A welcome email to a new employee is one of the most important communications you can have with a new hire. It not only gives them the information they need to start their new employment with your company but also sets the tone for their journey. As such, it should be friendly and informative but concise.
We cover the best practices for writing a welcoming new employee email, provide a template and samples, and discuss other types of welcome emails new hires might receive. We also talk about a special welcome email to new staff—one that introduces the new employee to their team.
How to Write a New Employee Welcome Email
When writing a welcome email to new employees, the specific items to add will typically be the same—but it’s the tone that will ultimately change its impact on your new hires. Below, we discuss what you should include, as well as some tips on handling the tone of your welcome message.
What to Include
Regardless of the tone you set, you want to be sure your welcome email for new team members includes all the information they need for their first day. The most common items include:
- Greeting and note of welcome
- Expected start date
- Reporting time
- Arrival instructions (directions, parking instructions, who to ask for)
- Brief schedule for the day (may or may not include times)
- Dress code (including suggestions like layers because the office is cold or steel-tipped boots)
- Items to bring (documents, lunch, gear)
- First-day need to know (etiquette)
- Contact information for HR and direct supervisor
- Invitation to ask questions
- Congratulations and welcome again
The tone of your letter sets the new hire’s expectations on what they can expect from the working environment on their first day. It is set by the level of excitement, word use (but avoid too much slang), and what you focus on in that first, welcoming paragraph.
Here are some examples of tone and how it can be conveyed to your new hires.
Tips to Consider
The best welcoming new employee email will pump up your new hire for their first day, so it’s important to strike a balance between informative, inspiring, and short. Here are a few tips:
- Have a clear subject line that includes words like “Welcome” or “Your first day at” and your company name
- Use their first name
- Include something personal, like a concern they addressed during the interview
- Ask the team to create the welcome message to set the tone
- Consider the employee’s culture and position when setting tone
- Reflect the tone and excitement of your company
- Tell them you’re excited to have them on the team
- Avoid negative comments
- Be friendly
- Be brief! One page (250 words) is enough
- Use bullet points for lists and important steps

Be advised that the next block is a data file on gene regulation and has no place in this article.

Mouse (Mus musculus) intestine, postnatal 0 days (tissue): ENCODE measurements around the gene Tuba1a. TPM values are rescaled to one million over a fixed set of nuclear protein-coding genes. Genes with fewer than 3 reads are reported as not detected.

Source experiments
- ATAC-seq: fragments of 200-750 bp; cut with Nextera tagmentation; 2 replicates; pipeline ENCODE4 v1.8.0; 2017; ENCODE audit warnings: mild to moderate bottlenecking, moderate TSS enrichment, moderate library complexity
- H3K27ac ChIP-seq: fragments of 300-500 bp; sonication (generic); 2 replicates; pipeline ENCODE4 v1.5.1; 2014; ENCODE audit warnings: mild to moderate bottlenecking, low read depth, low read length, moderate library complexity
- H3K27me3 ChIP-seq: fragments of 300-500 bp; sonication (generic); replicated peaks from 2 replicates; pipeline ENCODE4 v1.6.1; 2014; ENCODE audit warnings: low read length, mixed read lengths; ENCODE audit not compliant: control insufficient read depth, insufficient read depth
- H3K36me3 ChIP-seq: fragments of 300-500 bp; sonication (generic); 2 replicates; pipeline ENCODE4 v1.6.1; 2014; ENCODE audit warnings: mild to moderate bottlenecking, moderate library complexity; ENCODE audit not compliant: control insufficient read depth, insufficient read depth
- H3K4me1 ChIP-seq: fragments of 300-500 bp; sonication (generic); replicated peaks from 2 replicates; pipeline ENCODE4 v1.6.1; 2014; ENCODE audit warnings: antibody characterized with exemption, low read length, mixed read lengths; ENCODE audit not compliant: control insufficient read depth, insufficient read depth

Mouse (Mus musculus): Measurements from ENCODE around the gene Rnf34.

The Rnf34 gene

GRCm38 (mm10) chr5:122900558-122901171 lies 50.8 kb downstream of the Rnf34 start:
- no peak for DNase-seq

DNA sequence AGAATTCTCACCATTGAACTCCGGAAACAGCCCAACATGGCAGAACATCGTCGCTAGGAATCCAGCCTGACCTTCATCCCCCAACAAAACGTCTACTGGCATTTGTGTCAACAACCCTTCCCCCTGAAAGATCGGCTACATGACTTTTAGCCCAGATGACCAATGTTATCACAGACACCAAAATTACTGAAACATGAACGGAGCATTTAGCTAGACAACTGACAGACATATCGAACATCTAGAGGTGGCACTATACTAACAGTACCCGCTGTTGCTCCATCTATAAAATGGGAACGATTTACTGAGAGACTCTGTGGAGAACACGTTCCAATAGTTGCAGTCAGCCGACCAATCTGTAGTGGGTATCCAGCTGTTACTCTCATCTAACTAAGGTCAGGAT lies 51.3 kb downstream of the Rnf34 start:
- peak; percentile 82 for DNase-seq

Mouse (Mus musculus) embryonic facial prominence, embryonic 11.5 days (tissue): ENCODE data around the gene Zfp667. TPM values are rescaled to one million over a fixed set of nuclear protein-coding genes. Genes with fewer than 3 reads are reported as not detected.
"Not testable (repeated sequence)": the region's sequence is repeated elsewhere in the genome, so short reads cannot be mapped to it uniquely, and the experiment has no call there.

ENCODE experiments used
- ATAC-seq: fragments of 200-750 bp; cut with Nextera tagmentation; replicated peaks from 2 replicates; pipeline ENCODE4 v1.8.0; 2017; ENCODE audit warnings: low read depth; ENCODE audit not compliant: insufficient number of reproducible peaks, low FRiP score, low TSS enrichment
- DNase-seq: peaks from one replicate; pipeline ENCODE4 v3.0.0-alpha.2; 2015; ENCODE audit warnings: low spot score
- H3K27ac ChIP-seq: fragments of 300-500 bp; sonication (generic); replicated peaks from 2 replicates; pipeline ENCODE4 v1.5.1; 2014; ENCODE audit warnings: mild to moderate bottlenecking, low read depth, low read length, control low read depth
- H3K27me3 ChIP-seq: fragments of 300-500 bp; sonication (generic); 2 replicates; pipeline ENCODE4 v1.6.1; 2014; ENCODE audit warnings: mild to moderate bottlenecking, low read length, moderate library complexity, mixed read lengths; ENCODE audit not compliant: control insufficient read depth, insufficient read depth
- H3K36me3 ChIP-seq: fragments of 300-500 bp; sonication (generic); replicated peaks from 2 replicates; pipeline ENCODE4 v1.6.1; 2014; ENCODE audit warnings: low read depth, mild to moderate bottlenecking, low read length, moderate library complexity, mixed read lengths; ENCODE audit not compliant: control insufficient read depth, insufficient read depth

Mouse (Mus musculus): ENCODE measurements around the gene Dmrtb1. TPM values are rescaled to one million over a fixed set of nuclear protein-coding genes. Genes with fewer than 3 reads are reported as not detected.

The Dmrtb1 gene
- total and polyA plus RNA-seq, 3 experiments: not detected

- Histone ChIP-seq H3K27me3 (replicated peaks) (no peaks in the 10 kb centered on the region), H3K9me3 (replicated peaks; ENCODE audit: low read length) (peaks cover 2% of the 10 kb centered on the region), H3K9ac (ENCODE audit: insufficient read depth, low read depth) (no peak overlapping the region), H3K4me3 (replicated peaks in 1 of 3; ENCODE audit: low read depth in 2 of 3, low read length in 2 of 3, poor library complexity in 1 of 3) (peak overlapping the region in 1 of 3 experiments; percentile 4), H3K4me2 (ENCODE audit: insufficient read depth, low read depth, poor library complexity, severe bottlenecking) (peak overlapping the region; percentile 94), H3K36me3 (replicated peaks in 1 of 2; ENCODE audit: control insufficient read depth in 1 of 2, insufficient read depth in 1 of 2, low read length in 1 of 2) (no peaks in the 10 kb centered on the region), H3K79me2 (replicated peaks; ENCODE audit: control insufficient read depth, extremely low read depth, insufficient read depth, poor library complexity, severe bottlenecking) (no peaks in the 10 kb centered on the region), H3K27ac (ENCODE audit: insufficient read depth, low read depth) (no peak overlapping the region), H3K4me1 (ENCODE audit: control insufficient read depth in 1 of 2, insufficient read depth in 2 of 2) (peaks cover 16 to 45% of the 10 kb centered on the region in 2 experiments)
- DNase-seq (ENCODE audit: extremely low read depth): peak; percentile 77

- Send the email with enough time for the employee to prepare, but not so early that they forget or lose the information
- Don’t overwhelm them with too many welcome employee emails
- Use your email program’s built-in templates for more ideas
New Hire Welcome Email Template + Samples
To give you a preview, here’s an email template that you can use to welcome your new employees—simply click on the button below to copy the text for easy use. Below that, we’ve provided some sample variations to see how different tones would look in practice.
Welcoming New Employee Email Samples
Based on our template, we’ve written this example in a casual tone.
Here’s one that’s more formal.
Why Write a Welcome Email for a New Employee
The most obvious reason for a new employee welcome email is to make sure they have the information they need for their first day—when and where to arrive, what to bring, and what to expect. It’s the first step to ensuring a smooth transition to their new workplace.
However, an email welcoming new employees does more than that. It generates excitement, gives the employee an idea of your company’s culture, and above all, helps them feel like they are part of the team even before meeting their co-workers.
Other Kinds of Welcome Email for New Employees
In addition to the welcome new hire email, there are other types of emails you may send to welcome a new employee. You may even want to create a series.
Other kinds of welcome email for new team members include:
- Onboarding welcome email: This is more informative than a welcome email to new employees. You may include notes on important policies, attach the company handbook, or provide links for onboarding training that needs to be completed. You may also use this for onboarding paperwork, like requesting W2s and Direct Deposit information.